How to Make Old Clients New Again When Starting a Fitness Boot Camp

One of the truths to starting a fitness boot camp is that you may lose some of your old gym or one-on-one training clients, at least temporarily. In fact, one of the objections I get most frequently from people who want to start a boot camp but are hesitant to make the leap is that they’re afraid they’ll lose some or all of the clients they already have.

Now, what I tell these people up front is that if they lose ten one-on-one clients in the process of gaining fifty or a hundred, it’s really not a loss at all. But, there is a way to lure some or even all of those clients to your new boot camp. It may seem counterintuitive or even crazy, but the most successful boot camp owners are rule breakers who aren’t afraid to try something a little “out there.” And, more often than not, they make it work.

Screen Shot 2014-10-28 at 1.26.31 PMSo hear me out, and try what I’m about to tell you, even if it sounds ludicrous. It’s actually risk free and I’ll tell you why after I’ve explained what you should do.

First of all, you should still have the contact info for all of your old gym and one-on-one clients who haven’t signed up with your boot camp. Hopefully, you’ve checked in with them from time to time to keep that personal relationship alive, even if the professional relationship has dried up.

What you need to do is make these people an irresistible offer. I explained this offer in detail to one of my Fitness Business Summit participants not too long ago. The offer is this: Tell your old clients that you know they’re resistant to the boot camp method for whatever reason(s), but you have a no-risk way for them to try it out.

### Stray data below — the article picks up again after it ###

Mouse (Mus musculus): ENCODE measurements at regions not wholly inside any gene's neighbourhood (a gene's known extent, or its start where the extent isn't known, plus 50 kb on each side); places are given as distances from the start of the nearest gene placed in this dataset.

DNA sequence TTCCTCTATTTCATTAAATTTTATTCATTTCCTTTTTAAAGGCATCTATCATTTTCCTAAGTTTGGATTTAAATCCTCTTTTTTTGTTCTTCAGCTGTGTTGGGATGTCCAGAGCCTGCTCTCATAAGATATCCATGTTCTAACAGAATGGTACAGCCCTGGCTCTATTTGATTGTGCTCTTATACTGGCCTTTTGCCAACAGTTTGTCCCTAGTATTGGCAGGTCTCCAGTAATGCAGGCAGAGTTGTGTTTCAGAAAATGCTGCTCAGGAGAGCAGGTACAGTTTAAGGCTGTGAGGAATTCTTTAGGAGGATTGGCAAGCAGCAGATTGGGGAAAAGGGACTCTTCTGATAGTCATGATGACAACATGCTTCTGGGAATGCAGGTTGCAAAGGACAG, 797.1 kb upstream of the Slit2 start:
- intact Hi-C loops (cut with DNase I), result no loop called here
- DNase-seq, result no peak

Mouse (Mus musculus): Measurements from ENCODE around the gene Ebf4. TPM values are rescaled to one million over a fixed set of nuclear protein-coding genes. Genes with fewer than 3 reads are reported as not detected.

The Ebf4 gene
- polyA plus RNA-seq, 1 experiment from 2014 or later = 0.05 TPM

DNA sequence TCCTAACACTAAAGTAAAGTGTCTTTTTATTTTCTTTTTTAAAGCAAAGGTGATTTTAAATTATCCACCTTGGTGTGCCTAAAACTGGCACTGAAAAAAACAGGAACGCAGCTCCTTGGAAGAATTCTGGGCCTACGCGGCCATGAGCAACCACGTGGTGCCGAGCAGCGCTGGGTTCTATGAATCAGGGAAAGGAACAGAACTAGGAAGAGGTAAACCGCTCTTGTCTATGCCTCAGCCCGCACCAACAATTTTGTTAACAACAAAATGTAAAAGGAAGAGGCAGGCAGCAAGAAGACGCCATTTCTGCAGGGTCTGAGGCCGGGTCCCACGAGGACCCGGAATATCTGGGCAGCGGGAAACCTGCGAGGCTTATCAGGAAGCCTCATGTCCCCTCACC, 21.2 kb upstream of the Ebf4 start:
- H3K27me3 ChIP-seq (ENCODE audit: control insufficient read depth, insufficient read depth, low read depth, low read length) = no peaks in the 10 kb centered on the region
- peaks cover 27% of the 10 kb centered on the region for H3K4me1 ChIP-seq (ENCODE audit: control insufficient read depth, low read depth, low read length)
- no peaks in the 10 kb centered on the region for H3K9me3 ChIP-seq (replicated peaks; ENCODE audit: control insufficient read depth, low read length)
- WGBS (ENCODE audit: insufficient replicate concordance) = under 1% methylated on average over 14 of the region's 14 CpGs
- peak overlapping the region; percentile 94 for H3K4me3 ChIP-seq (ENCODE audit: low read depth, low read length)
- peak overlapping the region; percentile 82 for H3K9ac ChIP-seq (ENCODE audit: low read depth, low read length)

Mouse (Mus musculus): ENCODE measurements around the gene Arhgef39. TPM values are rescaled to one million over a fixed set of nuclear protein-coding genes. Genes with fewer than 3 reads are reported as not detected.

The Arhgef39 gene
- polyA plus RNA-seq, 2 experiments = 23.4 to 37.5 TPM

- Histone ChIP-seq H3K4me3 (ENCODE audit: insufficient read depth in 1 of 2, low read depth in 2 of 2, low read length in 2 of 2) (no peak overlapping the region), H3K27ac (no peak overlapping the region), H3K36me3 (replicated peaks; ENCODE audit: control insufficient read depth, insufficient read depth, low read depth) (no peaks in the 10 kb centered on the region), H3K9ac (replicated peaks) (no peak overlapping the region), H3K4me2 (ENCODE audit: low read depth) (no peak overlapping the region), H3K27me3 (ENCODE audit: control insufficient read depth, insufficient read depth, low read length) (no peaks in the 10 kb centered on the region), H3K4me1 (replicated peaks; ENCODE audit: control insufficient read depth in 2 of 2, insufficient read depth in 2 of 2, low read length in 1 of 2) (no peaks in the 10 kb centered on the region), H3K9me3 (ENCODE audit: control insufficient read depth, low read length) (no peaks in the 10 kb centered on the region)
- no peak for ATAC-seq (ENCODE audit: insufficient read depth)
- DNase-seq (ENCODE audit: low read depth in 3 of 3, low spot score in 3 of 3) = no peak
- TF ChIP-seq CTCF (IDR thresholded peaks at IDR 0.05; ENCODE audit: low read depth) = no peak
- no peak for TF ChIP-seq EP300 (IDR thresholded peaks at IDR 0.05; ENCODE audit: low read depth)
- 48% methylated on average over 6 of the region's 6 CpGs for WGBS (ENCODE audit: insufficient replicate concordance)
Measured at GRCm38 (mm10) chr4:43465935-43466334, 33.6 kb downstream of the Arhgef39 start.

Tell them that you will get them better results in 30 days of boot camp training than they got in the last 60 days at the gym. And you will give them those results for free. Yes, free.

They’ll get thirty days of kickass training and it won’t cost a penny. They’ll get better results in those thirty days than they have at the gym in the last two months. The one catch is that they have to give you their credit card number and on Day 30, you’re going to ask them, “Do you want to continue training with me?” If they do, then you start charging their card monthly for training. If not, you tear their credit card number up right in front of them, shake their hand and wish them well.Screen Shot 2014-10-28 at 1.30.22 PM

Obviously, there’s no risk here for your old clients. The worst that can happen is that they got 30 days of free training, even if they decide at the end that they still don’t want to go the boot camp route.

However, if you’re starting a fitness boot camp, I’m going to assume that you’re an awesome trainer and you’re going to give them the best workout experience and the best results they’ve ever had, so very few people will walk away.

Even if you do still have to let a few old clients go, you still didn’t lose anything. Whatever sessions they attended, you were leading or holding those sessions anyway. They may have been free attendees, but it didn’t actually cost you anything extra to have them there. If you get 20 old clients to take you up on your offer and fifteen of them sign up with you long term, you’re still way ahead.

So sit down with your old clients’ contact info and either give them a call or send them an email and make it personal, exciting and compelling. Make it very clear that this is completely risk free to them. Point out what they have to gain.

You’ll be amazed at how many people will take you up on your offer if you convey confidence, warmth and excitement. Then all you have to do is what you’ve already done by starting a fitness boot camp – provide the best workout experience and the best results available anywhere in your area.

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